- 80% of likely voters believe the problem of health insurance being too expensive is a top health problem for the government to address.
- In general, likely voters think Obama would be more effective at handling top health care problems such as coverage and costs.
- 55% of likely voters say that the candidate's position on children's health care issues will affect their vote.
Economic times are hard for many Americans, and that fact echoes through the results of this Poll on problems with health care. The costs of health insurance dominate the concerns of likely voters, followed by worries about the costs of prescription drugs and problems with coverage. Concerns about known disparities in the quality of health care rank substantially lower on the priority list.
No matter which problem we measured with the health care system, likely voters appear convinced that Obama would do a better job as president than McCain. When it comes to the specific problem of uninsured children, Obama wants to mandate coverage for all children with subsidies for families who can’t afford to pay for coverage. McCain wants to give tax credits to families to buy health insurance but wouldn’t mandate coverage.
According to this Poll, each candidate has convinced likely voters in their own parties that these approaches are worthy. When it comes to crossover votes, Obama is doing better among Republicans than is McCain among Democrats. Furthermore, among all-important independent voters, Obama leads 2:1. So, while beliefs about health care problems clearly tap into voters’ party loyalty, Obama is showing greater strength on children’s uninsurance overall.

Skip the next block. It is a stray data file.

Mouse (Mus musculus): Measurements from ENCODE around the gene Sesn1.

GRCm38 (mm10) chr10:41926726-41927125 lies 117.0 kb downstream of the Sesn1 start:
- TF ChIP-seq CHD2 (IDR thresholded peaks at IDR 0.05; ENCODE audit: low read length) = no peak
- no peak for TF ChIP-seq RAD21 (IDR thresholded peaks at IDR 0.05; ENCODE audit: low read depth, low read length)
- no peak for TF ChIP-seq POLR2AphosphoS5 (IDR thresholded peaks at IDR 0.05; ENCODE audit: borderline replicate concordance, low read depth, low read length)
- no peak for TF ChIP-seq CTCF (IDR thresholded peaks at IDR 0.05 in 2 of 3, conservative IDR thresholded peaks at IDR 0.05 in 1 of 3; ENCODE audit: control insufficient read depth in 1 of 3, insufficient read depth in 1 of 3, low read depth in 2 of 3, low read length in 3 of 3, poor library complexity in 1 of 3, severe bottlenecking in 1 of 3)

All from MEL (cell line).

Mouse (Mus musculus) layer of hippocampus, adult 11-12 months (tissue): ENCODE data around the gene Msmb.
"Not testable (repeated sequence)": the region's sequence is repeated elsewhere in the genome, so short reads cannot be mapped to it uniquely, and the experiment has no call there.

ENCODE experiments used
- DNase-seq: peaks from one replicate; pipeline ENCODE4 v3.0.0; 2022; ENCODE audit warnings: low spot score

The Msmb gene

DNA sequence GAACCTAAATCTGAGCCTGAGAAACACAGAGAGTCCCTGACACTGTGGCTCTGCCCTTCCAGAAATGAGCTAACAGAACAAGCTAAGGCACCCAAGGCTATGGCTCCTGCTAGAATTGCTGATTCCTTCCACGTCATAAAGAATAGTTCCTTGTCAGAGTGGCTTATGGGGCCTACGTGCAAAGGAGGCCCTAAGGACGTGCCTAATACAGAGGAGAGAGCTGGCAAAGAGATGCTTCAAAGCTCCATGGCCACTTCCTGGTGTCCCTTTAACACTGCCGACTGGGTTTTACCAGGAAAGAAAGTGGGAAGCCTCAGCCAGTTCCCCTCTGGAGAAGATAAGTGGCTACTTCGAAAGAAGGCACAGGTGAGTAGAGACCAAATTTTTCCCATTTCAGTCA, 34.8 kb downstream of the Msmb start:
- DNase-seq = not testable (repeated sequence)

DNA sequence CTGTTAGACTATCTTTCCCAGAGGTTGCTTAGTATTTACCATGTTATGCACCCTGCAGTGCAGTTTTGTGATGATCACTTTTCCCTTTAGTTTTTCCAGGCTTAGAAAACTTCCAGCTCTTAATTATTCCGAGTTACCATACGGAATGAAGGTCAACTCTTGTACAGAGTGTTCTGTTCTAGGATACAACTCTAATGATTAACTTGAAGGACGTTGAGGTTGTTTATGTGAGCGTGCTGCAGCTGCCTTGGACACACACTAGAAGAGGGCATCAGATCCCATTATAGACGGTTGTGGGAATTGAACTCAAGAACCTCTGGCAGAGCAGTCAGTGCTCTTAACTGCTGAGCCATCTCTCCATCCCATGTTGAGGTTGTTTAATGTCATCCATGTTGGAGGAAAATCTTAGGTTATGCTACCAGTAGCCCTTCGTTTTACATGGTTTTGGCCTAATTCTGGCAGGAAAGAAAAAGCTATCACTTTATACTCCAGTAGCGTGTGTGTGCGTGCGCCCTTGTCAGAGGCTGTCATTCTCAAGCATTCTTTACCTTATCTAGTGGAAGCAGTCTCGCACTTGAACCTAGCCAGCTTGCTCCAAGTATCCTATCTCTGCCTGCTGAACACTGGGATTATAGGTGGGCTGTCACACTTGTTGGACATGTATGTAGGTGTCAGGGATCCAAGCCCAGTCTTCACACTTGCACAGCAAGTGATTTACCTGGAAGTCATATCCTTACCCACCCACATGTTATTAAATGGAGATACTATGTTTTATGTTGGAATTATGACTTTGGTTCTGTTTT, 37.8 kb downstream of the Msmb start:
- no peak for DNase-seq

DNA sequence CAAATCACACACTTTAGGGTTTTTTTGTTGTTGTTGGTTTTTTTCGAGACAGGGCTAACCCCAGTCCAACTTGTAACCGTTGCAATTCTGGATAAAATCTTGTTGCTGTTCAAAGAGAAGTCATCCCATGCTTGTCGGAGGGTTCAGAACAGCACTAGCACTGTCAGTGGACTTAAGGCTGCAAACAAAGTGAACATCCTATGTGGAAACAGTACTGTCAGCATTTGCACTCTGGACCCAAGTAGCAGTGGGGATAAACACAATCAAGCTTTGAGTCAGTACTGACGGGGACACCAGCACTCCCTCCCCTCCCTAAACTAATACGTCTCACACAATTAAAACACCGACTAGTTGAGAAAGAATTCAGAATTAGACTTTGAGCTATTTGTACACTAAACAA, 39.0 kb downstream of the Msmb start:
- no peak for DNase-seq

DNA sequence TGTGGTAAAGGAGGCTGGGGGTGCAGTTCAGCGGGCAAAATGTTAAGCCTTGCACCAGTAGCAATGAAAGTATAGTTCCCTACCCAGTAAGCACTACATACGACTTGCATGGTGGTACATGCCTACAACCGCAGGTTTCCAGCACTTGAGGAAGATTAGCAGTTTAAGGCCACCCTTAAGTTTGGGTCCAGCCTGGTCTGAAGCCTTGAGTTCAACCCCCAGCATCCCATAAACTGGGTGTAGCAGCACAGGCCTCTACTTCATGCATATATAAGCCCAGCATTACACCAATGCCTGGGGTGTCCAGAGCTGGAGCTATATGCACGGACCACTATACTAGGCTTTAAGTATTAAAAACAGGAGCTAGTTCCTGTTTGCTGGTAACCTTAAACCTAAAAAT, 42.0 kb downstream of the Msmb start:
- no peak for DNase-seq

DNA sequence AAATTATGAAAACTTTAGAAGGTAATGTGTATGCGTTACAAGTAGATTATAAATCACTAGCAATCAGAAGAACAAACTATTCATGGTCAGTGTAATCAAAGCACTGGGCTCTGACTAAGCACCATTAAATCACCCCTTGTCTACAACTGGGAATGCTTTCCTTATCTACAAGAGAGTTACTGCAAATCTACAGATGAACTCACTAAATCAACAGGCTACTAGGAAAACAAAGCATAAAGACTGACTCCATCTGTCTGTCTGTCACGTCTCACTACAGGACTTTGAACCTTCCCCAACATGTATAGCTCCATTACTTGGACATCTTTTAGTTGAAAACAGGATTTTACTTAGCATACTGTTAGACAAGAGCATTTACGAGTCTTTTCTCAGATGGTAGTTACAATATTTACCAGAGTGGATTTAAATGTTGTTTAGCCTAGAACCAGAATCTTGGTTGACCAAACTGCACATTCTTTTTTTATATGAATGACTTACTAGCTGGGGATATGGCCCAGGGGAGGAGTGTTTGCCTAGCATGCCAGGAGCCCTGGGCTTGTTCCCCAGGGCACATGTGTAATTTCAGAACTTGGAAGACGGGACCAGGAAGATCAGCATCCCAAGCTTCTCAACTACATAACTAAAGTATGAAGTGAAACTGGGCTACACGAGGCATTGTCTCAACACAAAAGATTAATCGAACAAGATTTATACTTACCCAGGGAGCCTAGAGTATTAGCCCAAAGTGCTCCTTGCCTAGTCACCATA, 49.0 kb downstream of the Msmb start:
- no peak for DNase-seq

The majority of likely voters say that a candidate’s position on children’s health would influence their vote. These findings may be surprising to some who see
children’s health issues as outside the mainstream voter’s consciousness. But in particular among parents with children in the household and among Democrats,
candidates’ stances on children's health issues may be quite important. For more on the candidates’ platforms, go to www.health08.org.
Data Source & Methods
This report presents findings from a nationally representative household survey conducted exclusively by Knowledge Networks, Inc, for C.S. Mott Children’s Hospital via a method used in many published studies. The survey was administered from August 1-31 to a randomly selected, stratified group of adults aged 18 and older (n=2,245) with and without children from the Knowledge Networks standing panel that closely resembles the U.S. population. The sample was subsequently weighted to reflect population figures from the Census Bureau. The survey completion rate was 62% among panel members contacted to participate. The margin of sampling error is plus or minus 4 percentage points.
This Report includes research findings from the C.S. Mott Children's National Poll on Children's Health, which do not represent the opinions of the investigators or the opinions of the University of Michigan. The University of Michigan reserves all rights over this material.
Davis MM, Singer DC, Butchart AT, Clark SJ. Who do voters prefer for children’s health issues? C.S. Mott Children’s Hospital National Poll on Children’s Health, University of Michigan. Vol 5, Issue 1, October 2008. Available at: http://mottpoll.org/reports-surveys/who-do-voters-prefer-childrens-health-issues.